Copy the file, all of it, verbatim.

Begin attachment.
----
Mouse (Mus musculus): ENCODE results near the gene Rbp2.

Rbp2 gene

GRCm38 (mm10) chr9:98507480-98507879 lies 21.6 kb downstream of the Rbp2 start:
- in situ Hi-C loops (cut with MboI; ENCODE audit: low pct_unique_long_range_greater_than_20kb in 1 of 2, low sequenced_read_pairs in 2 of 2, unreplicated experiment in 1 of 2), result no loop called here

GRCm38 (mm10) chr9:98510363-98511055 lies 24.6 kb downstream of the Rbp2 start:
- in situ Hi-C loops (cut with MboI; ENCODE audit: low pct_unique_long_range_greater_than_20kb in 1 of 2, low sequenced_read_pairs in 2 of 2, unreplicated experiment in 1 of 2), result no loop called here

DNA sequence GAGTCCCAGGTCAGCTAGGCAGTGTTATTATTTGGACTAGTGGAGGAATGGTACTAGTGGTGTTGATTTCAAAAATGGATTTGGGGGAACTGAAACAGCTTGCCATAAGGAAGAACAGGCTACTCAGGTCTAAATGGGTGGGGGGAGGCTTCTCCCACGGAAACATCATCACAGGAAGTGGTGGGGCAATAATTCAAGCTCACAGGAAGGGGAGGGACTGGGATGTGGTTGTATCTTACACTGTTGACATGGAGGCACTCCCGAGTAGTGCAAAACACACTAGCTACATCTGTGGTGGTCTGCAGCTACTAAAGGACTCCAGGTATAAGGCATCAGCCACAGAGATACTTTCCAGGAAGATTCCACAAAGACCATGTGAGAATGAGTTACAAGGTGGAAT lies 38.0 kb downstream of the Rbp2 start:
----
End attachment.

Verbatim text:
Mouse (Mus musculus): ENCODE results near the gene Rbp2.

Rbp2 gene

GRCm38 (mm10) chr9:98507480-98507879 lies 21.6 kb downstream of the Rbp2 start:
- in situ Hi-C loops (cut with MboI; ENCODE audit: low pct_unique_long_range_greater_than_20kb in 1 of 2, low sequenced_read_pairs in 2 of 2, unreplicated experiment in 1 of 2), result no loop called here

GRCm38 (mm10) chr9:98510363-98511055 lies 24.6 kb downstream of the Rbp2 start:
- in situ Hi-C loops (cut with MboI; ENCODE audit: low pct_unique_long_range_greater_than_20kb in 1 of 2, low sequenced_read_pairs in 2 of 2, unreplicated experiment in 1 of 2), result no loop called here

DNA sequence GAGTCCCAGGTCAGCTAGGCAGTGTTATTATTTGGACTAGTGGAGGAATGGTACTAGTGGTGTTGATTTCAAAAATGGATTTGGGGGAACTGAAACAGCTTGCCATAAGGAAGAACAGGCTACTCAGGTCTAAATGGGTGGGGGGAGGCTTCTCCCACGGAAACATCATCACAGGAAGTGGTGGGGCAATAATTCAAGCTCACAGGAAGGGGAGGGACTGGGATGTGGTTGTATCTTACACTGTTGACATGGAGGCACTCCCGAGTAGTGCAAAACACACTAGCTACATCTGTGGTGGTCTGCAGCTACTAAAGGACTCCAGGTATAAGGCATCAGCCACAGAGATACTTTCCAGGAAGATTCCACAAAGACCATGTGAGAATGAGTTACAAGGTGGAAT lies 38.0 kb downstream of the Rbp2 start: